As you prepare to launch your company, there are a zillion things to take care of, from operations to marketing to finance and accounting. One of the most critical marketing-related activities you’ll undertake is branding. Which logo and what colors and typography best represent you? What’s your value proposition? What kind of experience will your clients have when they interact with your brand?

There’s a lot of fun stuff to decide on, so it can be easy to gloss over the important legal issues you should address when it comes to your brand. A basic understanding of trademark law is key.

How to Develop a Good Brand and Trademark

2014-06-19_TM-Brand-Development_MonikaVarious parts of your branding scheme are likely to function as trademarks or service marks (aka, marks). A mark is anything that distinguishes your business, products, or services from everyone else’s. It could include:

  • A word, like your product’s name
  • A symbol, like your logo
  • A slogan, like your tagline
  • The look of your packaging
  • A sound, smell, or color (did you know that Tiffany owns a trademark for its particular shade of blue?)

A mark increases your brand’s value by giving consumers a shorthand way to recognize the quality and characteristics of your products and services, and distinguish them from competing products and services. A mark also protects you from others who attempt to copy or mirror your brand. Imagine a cut-rate jeweler selling cheap jewelry in “Tiffany Blue” colored packaging. If Tiffany had not trademarked that color, it would have a tougher time preventing this assault on its iconic brand.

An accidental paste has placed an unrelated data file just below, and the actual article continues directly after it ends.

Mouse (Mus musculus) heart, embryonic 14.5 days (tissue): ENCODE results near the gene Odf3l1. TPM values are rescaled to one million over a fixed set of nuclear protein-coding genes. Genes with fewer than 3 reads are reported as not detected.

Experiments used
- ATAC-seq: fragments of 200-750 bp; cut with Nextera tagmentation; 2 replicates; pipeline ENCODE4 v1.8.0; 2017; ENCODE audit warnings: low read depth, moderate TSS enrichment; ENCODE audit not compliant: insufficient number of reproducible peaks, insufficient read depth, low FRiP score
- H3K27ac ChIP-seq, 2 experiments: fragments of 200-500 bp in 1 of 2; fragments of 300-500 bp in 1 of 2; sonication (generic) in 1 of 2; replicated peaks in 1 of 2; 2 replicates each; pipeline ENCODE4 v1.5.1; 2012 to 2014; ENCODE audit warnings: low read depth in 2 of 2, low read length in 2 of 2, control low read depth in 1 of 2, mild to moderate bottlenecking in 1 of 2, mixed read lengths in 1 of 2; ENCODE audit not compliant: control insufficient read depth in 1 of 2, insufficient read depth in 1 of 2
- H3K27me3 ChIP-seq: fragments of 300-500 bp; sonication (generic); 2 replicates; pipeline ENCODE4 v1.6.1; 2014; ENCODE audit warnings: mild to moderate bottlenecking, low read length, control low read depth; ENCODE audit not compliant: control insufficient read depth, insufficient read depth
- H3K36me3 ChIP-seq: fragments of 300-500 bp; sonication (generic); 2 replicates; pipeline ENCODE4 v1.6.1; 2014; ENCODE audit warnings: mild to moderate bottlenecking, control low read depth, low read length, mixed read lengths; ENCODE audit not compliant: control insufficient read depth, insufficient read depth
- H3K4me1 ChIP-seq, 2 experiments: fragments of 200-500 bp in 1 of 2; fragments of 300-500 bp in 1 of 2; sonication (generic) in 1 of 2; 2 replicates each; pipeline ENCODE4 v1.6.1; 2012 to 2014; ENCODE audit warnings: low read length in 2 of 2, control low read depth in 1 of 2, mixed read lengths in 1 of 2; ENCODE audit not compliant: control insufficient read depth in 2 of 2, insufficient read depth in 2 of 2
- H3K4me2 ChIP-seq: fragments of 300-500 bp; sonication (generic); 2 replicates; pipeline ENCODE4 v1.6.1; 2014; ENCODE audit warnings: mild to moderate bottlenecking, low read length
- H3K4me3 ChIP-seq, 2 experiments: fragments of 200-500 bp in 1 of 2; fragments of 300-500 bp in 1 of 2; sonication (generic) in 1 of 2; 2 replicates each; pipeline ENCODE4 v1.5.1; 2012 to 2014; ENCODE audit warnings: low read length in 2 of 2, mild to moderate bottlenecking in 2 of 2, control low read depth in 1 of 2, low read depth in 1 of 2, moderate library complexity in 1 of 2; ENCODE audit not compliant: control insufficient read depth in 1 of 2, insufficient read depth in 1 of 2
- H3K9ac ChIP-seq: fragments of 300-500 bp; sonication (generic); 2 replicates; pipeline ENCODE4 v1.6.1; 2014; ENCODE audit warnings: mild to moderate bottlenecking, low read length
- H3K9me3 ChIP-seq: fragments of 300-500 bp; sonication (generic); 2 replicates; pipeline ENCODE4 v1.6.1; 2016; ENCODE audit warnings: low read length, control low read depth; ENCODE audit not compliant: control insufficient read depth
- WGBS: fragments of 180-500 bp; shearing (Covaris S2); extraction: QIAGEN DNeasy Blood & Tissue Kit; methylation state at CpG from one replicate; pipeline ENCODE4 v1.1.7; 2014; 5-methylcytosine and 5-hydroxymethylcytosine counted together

To ensure something like that doesn’t happen to you, keep these 5 tips in mind as you go through the brand development phase:

1. Keep Your Options Open

Brainstorm several names for your company and its branded products and services. Ask your designer to create a few logo options with tweaks to symbols, colors and typography.

2. Be Distinctive, Not Descriptive

Trademark law has a sliding scale of protectability, so the stronger your mark, the stronger your protection. The strongest marks include made-up words (Verizon, Google) and existing words that are applied to unexpected or unconnected products and services (Apple for computers).

The next strongest marks are terms that suggest something about the nature of your product or service, like Coppertone for sunscreen. The weakest marks merely describe your product or service, like Compact Cars for smaller cars.

Over in unprotectable territory are generic names for a product or service category, like Bagel Shop for a shop that sells bagels. (If it sells ice cream that would work, but you’d probably have disappointed customers.)

3. Clear Everything, Everywhere

Here’s where we get into legal stuff. Once you have your final two or three options for a name, logo, and tagline picked out, check to see if someone else has registered or is using a similar mark. (If you plan to do business overseas, check those countries too.) Don’t know where to start? An experienced attorney can perform a clearance search for you and help you choose the best option for your brand.

4. Don’t Forget to Clear in the Digital World Too

While you’ve probably already looked at the availability of domain names, look up Facebook pages, LinkedIn company pages, and Twitter, Pinterest and Instagram handles—and any other social network you plan to use. Again, an attorney can do this for you to make sure your bases are covered.

5. Think Ahead

If you plan on adding other branded products or services in the future, check those categories of products and services, too, so there are no surprises down the road.

Have you run into any surprises when it comes to your brand? How did you fix the situation to ensure your brand continues to grow and thrive?